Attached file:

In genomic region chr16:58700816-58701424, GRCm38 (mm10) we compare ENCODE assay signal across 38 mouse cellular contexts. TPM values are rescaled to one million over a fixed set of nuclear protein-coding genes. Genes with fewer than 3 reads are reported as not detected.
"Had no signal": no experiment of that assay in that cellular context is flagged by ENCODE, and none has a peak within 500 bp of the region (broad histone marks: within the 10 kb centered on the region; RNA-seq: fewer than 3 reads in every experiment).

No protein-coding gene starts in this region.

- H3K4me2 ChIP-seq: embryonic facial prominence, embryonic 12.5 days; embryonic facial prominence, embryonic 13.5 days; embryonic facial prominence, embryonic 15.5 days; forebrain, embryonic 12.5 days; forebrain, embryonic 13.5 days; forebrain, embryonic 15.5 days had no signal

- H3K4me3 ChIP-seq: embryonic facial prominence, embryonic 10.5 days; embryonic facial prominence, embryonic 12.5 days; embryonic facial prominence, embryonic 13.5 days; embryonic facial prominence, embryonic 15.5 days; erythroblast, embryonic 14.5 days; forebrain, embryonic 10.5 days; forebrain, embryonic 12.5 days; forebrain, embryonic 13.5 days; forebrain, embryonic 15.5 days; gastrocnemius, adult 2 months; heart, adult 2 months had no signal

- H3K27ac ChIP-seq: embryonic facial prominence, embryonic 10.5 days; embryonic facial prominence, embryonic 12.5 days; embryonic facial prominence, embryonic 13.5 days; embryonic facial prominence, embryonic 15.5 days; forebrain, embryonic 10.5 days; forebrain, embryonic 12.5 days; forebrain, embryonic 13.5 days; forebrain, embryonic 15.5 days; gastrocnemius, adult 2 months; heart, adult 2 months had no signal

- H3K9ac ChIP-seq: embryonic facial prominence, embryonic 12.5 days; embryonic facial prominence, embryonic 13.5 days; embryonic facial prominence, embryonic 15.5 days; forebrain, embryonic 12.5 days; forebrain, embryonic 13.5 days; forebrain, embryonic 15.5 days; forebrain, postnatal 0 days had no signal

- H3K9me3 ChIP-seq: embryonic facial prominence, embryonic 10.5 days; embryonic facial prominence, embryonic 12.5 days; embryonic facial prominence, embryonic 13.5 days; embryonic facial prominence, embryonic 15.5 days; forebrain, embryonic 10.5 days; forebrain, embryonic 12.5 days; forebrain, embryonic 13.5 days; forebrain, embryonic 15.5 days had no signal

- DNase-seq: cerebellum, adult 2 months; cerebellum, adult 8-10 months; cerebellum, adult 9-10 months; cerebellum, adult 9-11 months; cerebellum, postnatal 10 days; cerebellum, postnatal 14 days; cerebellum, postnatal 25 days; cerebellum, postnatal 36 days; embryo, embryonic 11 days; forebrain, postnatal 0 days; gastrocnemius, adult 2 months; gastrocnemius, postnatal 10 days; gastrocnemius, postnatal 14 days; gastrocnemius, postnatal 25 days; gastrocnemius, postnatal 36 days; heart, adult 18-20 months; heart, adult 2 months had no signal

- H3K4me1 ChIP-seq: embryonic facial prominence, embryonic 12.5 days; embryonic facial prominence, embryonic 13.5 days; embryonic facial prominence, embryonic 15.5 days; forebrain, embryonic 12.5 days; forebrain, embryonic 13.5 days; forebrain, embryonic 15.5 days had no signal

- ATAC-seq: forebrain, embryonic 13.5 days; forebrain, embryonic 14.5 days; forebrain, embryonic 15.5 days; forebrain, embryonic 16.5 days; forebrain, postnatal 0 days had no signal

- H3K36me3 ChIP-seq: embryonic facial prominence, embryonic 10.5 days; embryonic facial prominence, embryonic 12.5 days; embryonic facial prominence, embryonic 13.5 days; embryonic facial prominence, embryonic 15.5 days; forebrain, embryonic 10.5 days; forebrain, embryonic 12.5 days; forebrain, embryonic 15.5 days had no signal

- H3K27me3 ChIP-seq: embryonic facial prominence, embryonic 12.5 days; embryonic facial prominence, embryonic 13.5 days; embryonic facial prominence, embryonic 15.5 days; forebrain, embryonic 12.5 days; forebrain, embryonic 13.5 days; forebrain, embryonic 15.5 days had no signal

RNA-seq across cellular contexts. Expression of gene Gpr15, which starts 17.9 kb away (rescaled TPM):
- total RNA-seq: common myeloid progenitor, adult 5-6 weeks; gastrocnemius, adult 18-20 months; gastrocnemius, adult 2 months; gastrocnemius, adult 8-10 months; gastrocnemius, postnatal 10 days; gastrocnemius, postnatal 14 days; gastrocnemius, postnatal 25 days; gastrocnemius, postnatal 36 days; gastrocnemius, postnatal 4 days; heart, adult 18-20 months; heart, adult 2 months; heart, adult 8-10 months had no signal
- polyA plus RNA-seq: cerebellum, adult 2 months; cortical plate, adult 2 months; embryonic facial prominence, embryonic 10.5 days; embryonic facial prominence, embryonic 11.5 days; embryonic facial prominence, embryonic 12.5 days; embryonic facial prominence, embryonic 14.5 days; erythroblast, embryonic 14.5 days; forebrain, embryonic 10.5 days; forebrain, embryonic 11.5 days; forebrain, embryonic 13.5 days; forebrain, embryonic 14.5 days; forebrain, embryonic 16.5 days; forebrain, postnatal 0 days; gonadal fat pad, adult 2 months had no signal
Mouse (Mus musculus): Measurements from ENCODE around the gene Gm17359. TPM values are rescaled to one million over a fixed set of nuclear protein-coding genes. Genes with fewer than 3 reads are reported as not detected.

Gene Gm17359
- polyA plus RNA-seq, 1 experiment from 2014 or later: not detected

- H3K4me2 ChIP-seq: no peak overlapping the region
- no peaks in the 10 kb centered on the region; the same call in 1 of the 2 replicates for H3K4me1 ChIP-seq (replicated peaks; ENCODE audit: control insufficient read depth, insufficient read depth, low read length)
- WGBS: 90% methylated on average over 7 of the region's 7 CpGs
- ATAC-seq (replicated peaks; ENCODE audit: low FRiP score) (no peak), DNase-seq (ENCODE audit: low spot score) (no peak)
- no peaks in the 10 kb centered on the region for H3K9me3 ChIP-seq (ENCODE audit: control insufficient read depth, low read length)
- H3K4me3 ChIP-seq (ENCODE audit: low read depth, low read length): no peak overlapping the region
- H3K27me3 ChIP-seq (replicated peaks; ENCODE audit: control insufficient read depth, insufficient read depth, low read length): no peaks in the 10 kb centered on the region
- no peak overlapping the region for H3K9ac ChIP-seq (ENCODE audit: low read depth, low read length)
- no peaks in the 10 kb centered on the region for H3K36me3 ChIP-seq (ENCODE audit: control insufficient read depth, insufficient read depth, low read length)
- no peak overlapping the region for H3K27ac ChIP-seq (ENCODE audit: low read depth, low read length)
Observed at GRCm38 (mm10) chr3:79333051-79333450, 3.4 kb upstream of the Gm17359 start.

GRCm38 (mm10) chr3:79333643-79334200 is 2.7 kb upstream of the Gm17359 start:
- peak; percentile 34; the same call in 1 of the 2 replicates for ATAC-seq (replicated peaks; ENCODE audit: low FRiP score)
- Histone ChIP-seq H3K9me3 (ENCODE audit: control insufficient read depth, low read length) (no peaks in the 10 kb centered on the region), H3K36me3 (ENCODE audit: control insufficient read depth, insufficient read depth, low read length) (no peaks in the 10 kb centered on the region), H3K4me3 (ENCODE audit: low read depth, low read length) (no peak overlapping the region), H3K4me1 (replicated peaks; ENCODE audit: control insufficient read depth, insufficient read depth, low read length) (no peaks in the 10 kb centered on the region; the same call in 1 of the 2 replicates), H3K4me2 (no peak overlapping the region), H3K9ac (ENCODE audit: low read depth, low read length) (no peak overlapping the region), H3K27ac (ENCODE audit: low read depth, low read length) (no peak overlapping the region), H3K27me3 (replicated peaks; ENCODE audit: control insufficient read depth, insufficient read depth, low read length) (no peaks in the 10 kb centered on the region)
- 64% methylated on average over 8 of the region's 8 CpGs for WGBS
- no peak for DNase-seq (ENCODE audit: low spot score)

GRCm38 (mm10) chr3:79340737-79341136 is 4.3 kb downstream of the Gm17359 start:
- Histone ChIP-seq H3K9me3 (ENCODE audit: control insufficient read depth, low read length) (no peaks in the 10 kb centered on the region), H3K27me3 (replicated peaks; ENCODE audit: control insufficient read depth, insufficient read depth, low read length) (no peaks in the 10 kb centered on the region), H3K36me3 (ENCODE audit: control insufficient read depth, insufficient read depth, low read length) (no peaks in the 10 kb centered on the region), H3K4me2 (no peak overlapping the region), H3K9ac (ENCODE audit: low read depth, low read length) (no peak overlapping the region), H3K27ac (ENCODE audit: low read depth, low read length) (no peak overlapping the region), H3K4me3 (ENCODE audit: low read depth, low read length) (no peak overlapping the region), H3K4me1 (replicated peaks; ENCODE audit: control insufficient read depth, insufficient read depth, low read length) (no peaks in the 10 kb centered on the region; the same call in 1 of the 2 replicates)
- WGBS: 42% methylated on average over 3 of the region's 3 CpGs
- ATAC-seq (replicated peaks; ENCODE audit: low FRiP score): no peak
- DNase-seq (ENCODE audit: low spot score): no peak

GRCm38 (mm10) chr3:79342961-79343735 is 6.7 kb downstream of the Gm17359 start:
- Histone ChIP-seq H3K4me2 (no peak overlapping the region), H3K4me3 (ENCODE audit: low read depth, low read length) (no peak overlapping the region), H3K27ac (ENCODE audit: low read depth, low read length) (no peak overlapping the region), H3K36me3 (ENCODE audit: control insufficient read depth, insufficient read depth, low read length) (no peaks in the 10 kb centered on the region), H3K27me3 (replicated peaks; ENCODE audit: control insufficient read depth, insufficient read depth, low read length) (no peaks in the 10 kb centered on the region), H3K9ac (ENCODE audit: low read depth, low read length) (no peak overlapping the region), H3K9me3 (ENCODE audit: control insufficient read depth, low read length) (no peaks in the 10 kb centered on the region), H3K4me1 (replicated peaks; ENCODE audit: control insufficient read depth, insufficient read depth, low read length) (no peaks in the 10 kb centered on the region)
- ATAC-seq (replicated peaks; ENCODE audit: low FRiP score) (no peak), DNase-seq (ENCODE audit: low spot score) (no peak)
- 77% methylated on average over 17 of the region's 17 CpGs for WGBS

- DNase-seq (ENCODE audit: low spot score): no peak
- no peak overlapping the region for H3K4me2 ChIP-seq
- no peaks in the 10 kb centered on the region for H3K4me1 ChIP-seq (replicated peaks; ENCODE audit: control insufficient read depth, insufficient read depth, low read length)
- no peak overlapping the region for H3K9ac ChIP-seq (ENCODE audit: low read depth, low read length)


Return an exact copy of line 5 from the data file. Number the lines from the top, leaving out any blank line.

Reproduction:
- H3K4me3 ChIP-seq: embryonic facial prominence, embryonic 10.5 days; embryonic facial prominence, embryonic 12.5 days; embryonic facial prominence, embryonic 13.5 days; embryonic facial prominence, embryonic 15.5 days; erythroblast, embryonic 14.5 days; forebrain, embryonic 10.5 days; forebrain, embryonic 12.5 days; forebrain, embryonic 13.5 days; forebrain, embryonic 15.5 days; gastrocnemius, adult 2 months; heart, adult 2 months had no signal